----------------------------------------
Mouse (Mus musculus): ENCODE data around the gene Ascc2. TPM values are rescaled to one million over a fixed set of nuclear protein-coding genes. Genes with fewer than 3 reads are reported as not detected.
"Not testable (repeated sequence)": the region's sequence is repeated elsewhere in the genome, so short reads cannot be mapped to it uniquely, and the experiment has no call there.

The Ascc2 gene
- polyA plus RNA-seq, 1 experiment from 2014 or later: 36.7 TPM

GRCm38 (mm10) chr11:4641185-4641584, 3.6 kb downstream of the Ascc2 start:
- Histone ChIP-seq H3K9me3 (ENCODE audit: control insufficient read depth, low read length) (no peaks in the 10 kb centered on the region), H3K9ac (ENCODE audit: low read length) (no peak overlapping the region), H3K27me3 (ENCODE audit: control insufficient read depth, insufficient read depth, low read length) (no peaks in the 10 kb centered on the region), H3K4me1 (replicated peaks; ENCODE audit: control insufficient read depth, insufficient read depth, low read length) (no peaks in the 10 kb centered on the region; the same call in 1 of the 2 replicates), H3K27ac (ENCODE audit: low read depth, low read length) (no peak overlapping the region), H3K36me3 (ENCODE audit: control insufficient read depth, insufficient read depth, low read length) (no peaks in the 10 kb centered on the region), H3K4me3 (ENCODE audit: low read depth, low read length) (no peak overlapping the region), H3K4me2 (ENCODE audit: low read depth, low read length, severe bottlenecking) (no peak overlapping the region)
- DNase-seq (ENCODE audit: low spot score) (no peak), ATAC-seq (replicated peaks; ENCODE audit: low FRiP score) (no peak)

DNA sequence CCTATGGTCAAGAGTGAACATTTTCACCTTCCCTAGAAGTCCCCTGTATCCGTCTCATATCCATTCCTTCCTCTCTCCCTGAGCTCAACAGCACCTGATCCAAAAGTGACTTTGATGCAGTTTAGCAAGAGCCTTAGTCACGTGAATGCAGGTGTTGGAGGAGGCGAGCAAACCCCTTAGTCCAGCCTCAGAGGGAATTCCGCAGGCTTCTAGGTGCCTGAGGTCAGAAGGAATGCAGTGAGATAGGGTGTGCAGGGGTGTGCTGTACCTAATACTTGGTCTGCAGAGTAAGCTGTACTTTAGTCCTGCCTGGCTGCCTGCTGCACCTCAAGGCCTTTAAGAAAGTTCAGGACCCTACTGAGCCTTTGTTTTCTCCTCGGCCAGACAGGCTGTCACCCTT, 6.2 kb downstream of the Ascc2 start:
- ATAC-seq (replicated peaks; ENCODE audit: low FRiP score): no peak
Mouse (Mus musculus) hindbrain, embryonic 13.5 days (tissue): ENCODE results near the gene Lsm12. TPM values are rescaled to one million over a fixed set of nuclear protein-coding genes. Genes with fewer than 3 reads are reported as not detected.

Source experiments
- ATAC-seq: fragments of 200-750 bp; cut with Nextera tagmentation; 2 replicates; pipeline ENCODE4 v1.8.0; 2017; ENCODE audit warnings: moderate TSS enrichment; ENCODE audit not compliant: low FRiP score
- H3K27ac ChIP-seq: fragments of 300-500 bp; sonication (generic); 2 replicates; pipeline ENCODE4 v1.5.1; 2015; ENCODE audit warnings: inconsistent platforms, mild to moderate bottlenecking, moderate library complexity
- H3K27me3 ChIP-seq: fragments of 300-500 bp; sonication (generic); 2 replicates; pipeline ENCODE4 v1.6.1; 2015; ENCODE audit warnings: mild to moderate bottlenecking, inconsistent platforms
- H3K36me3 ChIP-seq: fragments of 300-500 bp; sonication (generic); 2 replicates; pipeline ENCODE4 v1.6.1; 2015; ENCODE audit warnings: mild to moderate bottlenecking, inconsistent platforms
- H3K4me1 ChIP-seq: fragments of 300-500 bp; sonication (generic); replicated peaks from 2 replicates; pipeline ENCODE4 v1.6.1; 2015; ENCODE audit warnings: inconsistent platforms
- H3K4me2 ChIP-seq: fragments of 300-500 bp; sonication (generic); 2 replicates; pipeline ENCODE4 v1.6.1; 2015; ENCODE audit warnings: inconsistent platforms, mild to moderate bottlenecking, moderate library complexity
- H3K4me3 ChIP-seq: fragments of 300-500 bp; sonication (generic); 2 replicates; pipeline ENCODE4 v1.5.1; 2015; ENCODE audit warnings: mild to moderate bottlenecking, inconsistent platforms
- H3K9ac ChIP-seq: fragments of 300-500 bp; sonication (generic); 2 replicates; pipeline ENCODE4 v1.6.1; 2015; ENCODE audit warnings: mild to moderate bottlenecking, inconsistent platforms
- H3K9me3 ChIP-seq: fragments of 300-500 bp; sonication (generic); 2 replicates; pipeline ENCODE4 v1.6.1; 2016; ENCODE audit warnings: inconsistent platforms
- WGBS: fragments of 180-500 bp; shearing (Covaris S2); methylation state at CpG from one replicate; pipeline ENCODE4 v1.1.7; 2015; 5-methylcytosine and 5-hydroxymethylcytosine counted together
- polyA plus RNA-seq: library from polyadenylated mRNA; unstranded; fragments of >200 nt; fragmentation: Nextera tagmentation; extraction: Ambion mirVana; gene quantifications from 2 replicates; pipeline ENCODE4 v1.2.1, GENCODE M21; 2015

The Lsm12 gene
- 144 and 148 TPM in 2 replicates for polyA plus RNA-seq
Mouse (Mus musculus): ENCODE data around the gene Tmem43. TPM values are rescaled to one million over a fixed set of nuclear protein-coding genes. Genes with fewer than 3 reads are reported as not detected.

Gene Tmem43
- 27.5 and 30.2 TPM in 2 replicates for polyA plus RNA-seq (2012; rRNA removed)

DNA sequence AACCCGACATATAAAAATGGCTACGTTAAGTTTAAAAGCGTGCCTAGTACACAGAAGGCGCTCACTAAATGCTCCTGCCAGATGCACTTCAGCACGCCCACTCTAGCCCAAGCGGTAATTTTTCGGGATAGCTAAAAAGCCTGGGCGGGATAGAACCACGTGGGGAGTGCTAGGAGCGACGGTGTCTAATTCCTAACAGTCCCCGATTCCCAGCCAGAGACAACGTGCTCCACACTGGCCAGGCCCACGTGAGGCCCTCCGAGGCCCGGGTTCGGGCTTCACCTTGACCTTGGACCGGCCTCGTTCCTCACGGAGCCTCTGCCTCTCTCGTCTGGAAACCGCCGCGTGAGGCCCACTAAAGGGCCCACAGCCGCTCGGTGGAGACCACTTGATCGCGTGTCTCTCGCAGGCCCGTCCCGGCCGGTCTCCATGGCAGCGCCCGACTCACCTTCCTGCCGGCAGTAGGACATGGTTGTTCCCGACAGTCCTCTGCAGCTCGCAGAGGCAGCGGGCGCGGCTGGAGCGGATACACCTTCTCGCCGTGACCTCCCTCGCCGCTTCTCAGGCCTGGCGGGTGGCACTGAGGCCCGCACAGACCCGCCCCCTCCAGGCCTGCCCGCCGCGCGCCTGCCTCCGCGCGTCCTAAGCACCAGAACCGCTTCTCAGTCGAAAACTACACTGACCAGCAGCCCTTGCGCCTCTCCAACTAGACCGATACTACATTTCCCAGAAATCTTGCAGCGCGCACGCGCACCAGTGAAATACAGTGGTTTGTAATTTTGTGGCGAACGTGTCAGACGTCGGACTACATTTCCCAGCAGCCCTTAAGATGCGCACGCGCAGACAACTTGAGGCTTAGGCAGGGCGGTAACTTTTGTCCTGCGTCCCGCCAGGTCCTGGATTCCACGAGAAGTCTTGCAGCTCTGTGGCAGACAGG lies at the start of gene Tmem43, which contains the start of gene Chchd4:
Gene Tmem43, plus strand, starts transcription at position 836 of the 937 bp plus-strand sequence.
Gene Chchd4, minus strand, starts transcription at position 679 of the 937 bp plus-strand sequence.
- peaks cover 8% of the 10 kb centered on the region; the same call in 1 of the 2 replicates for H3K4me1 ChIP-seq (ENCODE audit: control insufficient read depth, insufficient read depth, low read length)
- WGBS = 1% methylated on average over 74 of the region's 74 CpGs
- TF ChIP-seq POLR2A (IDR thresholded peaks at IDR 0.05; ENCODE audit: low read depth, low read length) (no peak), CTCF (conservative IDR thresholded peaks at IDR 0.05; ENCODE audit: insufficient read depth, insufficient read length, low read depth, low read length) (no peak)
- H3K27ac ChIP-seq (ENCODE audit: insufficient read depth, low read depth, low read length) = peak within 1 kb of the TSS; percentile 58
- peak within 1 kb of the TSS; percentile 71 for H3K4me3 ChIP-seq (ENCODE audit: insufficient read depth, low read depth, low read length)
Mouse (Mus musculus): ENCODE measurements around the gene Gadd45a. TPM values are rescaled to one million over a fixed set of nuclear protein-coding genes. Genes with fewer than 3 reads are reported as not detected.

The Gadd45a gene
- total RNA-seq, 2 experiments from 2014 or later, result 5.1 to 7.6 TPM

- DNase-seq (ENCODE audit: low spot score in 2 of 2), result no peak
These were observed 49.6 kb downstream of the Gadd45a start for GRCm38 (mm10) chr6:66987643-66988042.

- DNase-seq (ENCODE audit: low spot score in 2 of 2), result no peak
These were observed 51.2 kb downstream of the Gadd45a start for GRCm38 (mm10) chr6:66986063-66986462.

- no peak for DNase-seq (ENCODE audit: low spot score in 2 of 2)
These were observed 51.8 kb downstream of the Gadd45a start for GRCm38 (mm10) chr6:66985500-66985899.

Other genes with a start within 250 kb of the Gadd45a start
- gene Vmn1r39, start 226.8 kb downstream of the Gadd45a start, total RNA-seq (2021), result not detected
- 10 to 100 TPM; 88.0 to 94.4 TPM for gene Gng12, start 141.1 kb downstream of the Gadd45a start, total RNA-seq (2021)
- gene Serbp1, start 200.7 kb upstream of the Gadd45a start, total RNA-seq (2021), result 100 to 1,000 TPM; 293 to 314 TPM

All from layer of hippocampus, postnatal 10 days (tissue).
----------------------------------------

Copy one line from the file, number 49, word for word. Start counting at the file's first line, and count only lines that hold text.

All from layer of hippocampus, postnatal 10 days (tissue).